condominium coming together to help. overall, however, i remain unfortunately pessimistic about the outcome. lauren: do you see any military progress against islamic state which might make the diplomacy in geneva effective in some way? guest: i do. the fact that ramadi has been retaken by iraqi security forces is positive. downeshmerga have pushed on the iraqi and syrian side. the bombing campaign is having real effect against the islamic state. all of that i think will be helpful in driving toward a solution. tore is no military solution this. there has to be a political diplomatic solution. it will take outside direction and intervention. these talks are as good a place to begin is we will find.
lauren: could the partition of couldbe something they discuss in geneva? >> i think so. that is controversy about let's look act when he years ago at the balkans. the solution lay in the dissolution of the old yugoslavia and breaking it apart into different entities. in today's context you could see the syrianwhich current state which is artificial to begin with breaks -- a sunnillow white part in the middle and a kurdish entity in the east. table eitheron the actual partition or a federated situation of some kind. lauren: thank you for joining us. i report to congress's taliban
militants control over half influence almost 30% of afghanistan. security situation was getting worse and it was almost impossible for many americans and afghan officials to travel to inspect reconstruction projects. slowed sharplyy in the final quarter of last year but expanded at a rate of .7% -- from 2% in the previous quarter. one reason could be the recent strength of the dollar which hit american exports. the u.s. state department will not allow the release of some of hillary clinton's private e-mails because they contain information that it considers top-secret. sevens this applies to e-mail chains in an unsecured account. they were not marked classified at the time they were sent. the state department was investigating whether they should have been.
after months of campaigning there are three days to go until the voters of iowa become the first to make their choices in the u.s. presidential race. there was plenty of action in the state with the public and debate and a rival donald trump event. >> amateur ted cruz. -- senator ted cruz. name missing, donald trump. he limned a large, brought up by his nemesis, megyn kelly. >> let's address the elephant not in the room tonight. >> i am a maniac and everyone on this stage is stupid, fat, and ugly and ben, you are a terrible surgeon.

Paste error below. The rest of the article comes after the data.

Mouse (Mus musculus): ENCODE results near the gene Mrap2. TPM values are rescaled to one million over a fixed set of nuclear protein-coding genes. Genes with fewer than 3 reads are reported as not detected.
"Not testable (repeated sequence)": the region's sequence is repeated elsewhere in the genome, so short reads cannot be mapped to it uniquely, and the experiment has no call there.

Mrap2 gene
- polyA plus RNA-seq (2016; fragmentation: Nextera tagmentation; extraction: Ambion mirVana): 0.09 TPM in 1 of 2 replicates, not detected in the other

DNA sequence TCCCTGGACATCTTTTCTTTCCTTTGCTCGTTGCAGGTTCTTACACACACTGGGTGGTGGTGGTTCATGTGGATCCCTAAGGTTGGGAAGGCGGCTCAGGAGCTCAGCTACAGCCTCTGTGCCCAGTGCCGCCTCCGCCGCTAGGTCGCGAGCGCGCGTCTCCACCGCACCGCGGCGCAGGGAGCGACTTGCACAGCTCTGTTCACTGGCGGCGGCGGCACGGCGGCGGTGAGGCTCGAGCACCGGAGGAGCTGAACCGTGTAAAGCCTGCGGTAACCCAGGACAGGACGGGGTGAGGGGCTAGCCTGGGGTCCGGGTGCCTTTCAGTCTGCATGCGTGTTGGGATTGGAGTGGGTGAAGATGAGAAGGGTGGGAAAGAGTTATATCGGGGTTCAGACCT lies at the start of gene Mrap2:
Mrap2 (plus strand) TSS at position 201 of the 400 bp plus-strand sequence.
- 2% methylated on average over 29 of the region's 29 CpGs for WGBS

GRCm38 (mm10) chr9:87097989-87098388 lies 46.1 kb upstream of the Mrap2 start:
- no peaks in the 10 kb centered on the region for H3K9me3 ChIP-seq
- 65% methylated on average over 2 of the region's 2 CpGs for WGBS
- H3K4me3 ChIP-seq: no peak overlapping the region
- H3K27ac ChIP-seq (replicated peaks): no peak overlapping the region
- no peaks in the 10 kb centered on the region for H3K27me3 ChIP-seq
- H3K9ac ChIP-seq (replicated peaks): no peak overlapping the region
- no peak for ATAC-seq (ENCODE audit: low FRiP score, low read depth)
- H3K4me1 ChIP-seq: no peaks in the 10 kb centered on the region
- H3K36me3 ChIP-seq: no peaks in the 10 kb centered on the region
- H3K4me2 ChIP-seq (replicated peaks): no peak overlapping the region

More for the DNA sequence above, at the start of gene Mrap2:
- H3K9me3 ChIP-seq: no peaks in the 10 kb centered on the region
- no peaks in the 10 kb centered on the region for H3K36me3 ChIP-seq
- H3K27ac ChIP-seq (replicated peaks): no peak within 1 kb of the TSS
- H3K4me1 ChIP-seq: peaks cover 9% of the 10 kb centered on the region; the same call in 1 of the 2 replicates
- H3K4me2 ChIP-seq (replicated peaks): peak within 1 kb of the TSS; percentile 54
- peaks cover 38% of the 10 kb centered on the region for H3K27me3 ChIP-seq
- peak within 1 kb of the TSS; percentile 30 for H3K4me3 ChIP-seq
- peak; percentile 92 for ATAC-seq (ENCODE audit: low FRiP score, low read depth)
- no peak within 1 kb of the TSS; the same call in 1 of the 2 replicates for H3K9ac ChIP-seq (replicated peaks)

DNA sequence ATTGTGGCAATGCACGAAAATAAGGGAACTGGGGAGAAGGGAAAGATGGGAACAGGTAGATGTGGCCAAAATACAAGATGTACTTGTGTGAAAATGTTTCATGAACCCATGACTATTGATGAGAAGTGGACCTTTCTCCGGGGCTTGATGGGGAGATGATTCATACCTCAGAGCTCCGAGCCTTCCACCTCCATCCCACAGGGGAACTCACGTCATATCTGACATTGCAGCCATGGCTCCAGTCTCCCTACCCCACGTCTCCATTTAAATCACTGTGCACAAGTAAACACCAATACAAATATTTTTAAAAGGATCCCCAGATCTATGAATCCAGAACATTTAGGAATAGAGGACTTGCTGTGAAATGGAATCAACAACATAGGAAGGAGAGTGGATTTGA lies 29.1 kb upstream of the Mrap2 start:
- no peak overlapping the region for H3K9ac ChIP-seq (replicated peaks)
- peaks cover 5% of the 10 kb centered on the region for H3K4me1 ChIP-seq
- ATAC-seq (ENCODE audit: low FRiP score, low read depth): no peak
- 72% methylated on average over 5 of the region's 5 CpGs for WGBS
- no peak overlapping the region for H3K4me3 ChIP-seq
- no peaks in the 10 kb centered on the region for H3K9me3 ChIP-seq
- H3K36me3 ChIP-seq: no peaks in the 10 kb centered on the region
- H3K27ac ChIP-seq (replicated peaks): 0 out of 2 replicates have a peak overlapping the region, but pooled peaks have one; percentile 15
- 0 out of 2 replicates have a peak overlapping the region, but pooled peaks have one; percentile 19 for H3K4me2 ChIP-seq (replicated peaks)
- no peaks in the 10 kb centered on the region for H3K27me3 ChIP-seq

now that we have gotten the donald trump portion out of the way. cruz who founds himself taking offense. hoping to dominate in trump's absence. the tea party favor had a bad night. >> last four questions have been rand, please attacked ted, chris, please attack ted, jeb, please attacked ted. the me just say this. -- ask one more main question i may have to leave the stage. >> if they were missing donald trump all that would have to do is switch channels. he took his -- staged a rival event purportedly to support u.s. veterans. it was a split screen kind of night. i did not want to be here. i wanted to be about five minutes away. i have enjoyed that. all the online polls said i have
done very well with that with the debates and i have had a kick with it. you have to stick up for your rights. when you are treated badly you have to stick up for your rights. witnessinghat we are right now is a civil war within the american conservative movement. the republican establishment is losing control of its own party. increasingly it is donald trump who is calling the shots. takenpeople think he is but with days to go to for the iowa caucus, the ponds right themselves. he is still top of the pecking order. you joined us from des moines a short time ago. you say donald trump is at the top of the pecking order. how does his decision to boycott the debate go down with the voters?
the woman in the chicken outfit said he was a chicken and that this was a profile in cowardice. it asare some who regard a active petulance rather than presidential-like waiver. there are some who think it is quite smart to run down the clock. not to set him up for mistakes or big fall. there are others who are trump supporters who like the fact that he breaks all the rules and the price that into the market. he defies the normal law of local gravity and that is why they like him. lauren: without donald trump on that stage, who seemed to gain ground? the debate was a bit more elevated. it felt like a normal presidential debate. there are -- there were not the